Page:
The History of International Space Day

The History of International Space Day

"Space exploration is a force of nature unto itself that no other force in society can rival."
- Neil deGrasse Tyson

Have you ever wondered what lies beyond our skies?

Each year on the first Friday in May, the world celebrates Space Day, an international campaign to remember all the awesome achievements of astronauts.

It was created in 1997 by the Lockheed Martin Corporation as a one-day event. In 2001, due to its extreme popularity, former astronaut and Senator John Glenn expanded Space Day to International Space Day.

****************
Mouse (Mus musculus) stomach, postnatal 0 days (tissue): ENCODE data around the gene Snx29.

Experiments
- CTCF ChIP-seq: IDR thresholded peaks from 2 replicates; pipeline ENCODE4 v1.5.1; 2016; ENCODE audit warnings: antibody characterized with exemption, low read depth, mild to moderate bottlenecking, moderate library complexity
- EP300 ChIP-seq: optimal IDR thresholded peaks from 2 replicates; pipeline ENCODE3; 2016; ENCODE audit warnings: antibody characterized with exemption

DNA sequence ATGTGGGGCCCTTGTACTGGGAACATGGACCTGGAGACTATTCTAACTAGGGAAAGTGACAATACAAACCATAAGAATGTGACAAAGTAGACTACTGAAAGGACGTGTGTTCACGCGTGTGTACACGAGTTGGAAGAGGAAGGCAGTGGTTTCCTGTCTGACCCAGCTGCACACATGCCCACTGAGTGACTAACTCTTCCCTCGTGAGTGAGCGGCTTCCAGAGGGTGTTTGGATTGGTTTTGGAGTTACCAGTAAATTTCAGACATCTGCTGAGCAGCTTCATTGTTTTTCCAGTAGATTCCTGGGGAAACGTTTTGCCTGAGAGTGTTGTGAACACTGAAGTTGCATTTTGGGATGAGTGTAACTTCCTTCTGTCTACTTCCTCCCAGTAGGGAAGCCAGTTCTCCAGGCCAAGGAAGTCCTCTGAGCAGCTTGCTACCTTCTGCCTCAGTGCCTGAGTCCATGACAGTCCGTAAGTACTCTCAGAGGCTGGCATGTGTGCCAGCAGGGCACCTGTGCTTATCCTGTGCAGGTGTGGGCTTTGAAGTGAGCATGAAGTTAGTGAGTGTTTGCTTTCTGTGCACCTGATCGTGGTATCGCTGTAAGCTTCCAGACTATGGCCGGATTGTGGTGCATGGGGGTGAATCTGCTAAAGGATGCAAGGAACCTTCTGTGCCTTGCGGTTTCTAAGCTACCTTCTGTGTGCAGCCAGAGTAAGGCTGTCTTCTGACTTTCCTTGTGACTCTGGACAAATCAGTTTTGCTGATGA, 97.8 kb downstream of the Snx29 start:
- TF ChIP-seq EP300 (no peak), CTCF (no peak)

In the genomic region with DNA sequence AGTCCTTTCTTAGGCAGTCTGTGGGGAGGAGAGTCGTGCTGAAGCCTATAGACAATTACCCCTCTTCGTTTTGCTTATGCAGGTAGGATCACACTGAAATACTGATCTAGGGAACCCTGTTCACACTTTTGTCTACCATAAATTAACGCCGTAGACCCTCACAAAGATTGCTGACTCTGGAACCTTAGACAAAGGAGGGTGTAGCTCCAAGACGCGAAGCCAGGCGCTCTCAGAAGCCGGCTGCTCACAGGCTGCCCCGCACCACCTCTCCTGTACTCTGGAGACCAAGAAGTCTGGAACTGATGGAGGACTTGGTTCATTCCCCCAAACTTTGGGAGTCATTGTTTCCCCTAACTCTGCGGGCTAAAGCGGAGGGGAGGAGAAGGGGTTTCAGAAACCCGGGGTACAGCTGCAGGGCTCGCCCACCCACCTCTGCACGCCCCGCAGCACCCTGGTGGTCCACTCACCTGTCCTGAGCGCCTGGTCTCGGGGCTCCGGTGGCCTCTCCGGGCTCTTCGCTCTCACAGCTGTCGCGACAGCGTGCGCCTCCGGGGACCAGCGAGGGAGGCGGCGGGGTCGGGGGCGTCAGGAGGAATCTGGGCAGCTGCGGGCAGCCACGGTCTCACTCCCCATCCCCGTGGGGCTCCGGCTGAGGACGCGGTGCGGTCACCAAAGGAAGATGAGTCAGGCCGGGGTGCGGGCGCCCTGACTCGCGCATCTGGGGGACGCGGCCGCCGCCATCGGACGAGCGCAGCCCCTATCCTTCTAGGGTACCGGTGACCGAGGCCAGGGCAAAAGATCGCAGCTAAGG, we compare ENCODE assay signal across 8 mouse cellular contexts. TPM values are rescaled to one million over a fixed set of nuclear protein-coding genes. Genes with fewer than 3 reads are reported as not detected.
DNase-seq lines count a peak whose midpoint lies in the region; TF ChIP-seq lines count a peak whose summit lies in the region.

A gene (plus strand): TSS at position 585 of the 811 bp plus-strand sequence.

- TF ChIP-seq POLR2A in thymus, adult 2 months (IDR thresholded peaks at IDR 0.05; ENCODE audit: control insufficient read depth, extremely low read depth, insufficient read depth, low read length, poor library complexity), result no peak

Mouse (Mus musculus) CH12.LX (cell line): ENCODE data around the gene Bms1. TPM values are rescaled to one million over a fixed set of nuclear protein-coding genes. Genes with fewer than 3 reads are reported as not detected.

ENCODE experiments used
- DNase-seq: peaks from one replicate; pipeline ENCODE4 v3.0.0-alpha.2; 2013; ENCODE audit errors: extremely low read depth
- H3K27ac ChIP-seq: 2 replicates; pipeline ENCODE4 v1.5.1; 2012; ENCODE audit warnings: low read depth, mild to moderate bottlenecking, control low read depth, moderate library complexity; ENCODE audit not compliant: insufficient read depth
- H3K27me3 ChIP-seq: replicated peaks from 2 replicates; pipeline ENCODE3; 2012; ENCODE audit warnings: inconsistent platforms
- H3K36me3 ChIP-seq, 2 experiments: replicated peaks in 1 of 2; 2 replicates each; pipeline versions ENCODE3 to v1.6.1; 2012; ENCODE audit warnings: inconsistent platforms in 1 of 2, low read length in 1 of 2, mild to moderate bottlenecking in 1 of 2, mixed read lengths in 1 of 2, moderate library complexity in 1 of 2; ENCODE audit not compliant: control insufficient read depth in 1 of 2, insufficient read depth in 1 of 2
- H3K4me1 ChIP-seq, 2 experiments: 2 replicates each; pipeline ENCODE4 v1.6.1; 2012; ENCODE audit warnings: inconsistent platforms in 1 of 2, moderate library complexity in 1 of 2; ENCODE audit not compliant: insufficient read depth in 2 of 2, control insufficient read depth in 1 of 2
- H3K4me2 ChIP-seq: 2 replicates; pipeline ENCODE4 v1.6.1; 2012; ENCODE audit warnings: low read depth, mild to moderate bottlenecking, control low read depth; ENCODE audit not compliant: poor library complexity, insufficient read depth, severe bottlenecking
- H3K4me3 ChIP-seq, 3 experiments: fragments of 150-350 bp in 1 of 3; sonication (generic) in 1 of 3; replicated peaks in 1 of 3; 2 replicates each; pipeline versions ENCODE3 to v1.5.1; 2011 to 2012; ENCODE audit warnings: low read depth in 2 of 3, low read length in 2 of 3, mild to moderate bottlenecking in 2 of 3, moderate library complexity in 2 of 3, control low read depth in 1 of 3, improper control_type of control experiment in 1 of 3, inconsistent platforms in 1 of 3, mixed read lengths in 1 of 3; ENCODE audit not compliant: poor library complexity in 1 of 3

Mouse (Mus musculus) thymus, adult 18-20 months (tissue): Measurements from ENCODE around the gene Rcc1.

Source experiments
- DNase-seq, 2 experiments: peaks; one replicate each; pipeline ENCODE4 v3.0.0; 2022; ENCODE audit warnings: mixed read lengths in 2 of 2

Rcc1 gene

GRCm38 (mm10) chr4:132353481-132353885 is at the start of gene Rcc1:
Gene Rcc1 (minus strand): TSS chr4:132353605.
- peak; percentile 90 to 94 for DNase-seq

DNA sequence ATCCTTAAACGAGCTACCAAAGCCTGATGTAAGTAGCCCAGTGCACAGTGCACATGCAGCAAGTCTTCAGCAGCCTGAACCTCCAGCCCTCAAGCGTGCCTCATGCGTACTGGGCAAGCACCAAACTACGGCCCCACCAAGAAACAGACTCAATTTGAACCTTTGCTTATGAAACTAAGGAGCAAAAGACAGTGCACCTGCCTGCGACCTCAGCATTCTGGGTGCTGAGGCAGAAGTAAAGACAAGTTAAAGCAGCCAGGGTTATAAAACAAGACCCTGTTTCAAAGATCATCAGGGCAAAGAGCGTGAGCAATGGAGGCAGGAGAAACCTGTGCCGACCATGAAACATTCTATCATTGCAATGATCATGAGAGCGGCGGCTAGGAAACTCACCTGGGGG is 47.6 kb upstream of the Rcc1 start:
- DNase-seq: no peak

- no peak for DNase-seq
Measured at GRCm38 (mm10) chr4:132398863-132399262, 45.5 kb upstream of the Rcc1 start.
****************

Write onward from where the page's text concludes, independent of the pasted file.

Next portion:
A number of scientific organizations celebrate this day with demonstrations, gatherings, and educational programs.

It aims to promote math, science, technology and engineering education in young people to inspire them to pursue a career in science, especially a career in space-related jobs.

Here’s some interesting facts about our space:

  • The tallest mountain in the solar system is actually on an asteroid. Rheasilvia, believed to be an impact crater, makes up 90 percent of Vesta’s surface. It is 14.2 miles tall.
  • Since there is no atmosphere for sound waves to travel through, outer space is completely silent.
  • Due to its slow rotation, a day on Venus lasts longer than an entire year. The planet takes 243 Earth days to rotate on its axis, but only 225 Earth days to orbit the sun.

International Space Day is a day to celebrate humanity’s forays into the unknown, how far science has come, and the wonders that lie just beyond our atmosphere.

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